Memory is like water, shaped by its holder. Our Guangzhou impressions are the present in the films of the 1940s, just like yesterday in 1950s films and begin to get murky in 1960s works. Further down the decades and it would take a dose of imagination. Such is the way with Guangzhou the city; such is also the way for Guangdong legends. In the rooftop amusement parks of the 1930s and 40s, the beauty of Songs of the Peach Blossom River and the heroine Mu Guiying co-existed peacefully. Chan Mung-kat, in his many reincarnations, had long ago found his way from Guangzhou into our collective consciousness, but recently, draped in fashionable mo lay tau, he had again found himself back in his former stomping ground, the mainland. Wong Fei-hung started out with a touch of thug-in-the-hood, but quickly assumed the sternness of a master. Given a new lease on life in the 1970s, he had gone global of late. Cinephiles Grace Ng, Sam Ho and Po Fung lead the charge to rummage through the fictional world of cinema to unearth things we had long forgotten. With Hong Kong geographically part of the South China region often referred to as Lingnan, Reeve Wong, who has gone to work in Beijing for years, minces no word in declaring: there is zero distance between our cinema and Lingnan culture, a controversial proposition bound to draw responses from all sides. Ching May-bo, on the other hand, talks about language, not cinema. She has not submitted her study to the wrong volume, for what made Hong Kong cinema stands out in the history of Chinese cinema was the marginalisation, openness and ever-changing colourfulness of its tongue.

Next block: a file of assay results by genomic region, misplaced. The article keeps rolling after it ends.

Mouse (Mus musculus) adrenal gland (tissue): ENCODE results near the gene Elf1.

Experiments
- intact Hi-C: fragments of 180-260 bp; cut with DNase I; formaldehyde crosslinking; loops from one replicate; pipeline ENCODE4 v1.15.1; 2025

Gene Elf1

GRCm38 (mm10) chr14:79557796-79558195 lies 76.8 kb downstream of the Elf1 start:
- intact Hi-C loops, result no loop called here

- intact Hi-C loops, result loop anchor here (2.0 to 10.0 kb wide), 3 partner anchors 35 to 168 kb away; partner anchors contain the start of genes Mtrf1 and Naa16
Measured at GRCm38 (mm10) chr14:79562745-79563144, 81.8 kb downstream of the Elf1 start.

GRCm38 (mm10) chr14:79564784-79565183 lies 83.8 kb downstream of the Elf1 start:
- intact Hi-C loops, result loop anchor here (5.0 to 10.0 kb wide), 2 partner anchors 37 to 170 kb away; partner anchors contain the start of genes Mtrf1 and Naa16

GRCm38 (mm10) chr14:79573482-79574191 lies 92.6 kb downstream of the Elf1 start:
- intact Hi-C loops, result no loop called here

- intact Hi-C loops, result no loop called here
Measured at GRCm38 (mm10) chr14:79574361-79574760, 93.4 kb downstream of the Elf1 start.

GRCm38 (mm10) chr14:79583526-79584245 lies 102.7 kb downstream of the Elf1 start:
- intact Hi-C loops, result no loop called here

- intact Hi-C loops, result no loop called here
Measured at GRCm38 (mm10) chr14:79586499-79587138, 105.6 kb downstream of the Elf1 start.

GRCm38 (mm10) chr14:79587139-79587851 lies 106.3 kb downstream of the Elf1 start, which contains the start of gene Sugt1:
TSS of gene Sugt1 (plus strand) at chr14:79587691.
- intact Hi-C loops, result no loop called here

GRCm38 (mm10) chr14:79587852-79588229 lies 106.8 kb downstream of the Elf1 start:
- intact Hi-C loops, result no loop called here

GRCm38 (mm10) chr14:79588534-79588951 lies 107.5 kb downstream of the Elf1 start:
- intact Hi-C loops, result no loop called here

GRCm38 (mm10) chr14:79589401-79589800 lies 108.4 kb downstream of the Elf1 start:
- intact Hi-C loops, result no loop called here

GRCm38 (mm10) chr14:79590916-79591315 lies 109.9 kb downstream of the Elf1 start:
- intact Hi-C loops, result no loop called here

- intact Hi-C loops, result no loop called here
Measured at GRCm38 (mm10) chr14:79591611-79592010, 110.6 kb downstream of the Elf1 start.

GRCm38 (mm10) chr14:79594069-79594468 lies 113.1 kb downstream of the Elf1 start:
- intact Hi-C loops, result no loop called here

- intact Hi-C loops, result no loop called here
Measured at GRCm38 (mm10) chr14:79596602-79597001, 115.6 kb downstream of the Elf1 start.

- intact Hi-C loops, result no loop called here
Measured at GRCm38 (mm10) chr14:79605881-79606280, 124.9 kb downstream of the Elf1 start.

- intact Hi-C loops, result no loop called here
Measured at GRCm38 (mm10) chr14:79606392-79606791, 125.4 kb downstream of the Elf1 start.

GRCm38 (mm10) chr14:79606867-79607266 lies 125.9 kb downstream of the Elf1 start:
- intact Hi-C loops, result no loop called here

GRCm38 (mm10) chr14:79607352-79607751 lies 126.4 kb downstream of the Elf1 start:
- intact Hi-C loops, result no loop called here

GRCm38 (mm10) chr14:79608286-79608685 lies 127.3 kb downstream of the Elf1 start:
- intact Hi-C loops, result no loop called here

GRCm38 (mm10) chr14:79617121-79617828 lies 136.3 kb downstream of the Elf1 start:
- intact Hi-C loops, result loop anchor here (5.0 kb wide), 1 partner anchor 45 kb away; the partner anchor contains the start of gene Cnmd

In past studies of Hong Kong cinema, we only focused on the influence of Shanghai and overlooked the close ties we had with our very own Guangzhou. Thanks to Law Kar for coming up with the programme Pearl River Delta: Movie. Culture. Life, jumpstarting the study in this area. Our work has been immensely helped by research done on the early filmmakers by Yu Mo-wan for the Film Archive last year. First hand reminiscences of cinema predecessors are the most valuable material for researchers. I had no training in history researches and I learned much from talks with the historians involved in this project. I am especially grateful for their participation, despite their full schedules. It is always fun talking and writing about films with fellow film lovers. Last but not the least, my thanks to my colleagues, full time and part time, for their total commitment and frequent reminders of what I missed or overlooked. Thank you.
9th March 2005